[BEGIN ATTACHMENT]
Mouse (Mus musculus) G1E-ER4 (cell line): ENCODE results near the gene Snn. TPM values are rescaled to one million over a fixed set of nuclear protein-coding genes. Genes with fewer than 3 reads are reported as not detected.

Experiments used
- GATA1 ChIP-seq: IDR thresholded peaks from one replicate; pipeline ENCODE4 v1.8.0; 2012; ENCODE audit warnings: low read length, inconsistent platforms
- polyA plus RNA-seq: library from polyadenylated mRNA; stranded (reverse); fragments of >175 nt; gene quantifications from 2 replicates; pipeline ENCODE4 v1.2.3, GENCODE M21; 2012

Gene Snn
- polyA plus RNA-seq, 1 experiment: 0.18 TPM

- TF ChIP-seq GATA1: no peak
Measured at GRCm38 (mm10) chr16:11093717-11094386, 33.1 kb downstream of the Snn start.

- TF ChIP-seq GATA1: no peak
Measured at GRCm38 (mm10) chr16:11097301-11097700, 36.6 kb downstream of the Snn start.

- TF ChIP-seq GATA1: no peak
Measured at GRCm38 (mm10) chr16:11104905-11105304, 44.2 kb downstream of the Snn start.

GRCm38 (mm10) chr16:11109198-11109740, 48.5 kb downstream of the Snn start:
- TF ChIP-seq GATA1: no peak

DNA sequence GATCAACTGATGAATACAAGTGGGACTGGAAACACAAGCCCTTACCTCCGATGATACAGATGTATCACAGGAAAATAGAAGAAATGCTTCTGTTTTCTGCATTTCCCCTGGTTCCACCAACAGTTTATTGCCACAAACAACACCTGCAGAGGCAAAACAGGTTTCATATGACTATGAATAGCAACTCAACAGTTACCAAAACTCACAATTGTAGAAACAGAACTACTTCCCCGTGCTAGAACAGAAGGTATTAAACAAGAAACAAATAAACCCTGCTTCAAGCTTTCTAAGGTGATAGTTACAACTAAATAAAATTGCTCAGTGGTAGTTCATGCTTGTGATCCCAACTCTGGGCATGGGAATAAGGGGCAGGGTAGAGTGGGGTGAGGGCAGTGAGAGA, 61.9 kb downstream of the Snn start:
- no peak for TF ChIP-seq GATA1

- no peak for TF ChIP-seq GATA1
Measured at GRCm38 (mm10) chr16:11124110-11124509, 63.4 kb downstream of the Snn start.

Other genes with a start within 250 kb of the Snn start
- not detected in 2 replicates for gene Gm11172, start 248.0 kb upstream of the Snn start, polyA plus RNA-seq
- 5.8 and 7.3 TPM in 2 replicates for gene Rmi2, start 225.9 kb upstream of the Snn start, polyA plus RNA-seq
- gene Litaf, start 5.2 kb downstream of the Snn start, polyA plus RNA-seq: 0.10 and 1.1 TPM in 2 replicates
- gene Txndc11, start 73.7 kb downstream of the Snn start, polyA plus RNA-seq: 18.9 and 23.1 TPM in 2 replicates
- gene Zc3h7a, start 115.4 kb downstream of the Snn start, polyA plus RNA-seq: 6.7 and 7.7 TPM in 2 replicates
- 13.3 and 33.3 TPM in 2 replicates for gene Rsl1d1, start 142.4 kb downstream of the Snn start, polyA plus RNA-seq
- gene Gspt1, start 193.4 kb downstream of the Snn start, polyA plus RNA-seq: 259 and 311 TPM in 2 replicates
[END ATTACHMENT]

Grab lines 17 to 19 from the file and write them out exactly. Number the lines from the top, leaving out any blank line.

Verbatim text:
- no peak for TF ChIP-seq GATA1
Measured at GRCm38 (mm10) chr16:11124110-11124509, 63.4 kb downstream of the Snn start.

Other genes with a start within 250 kb of the Snn start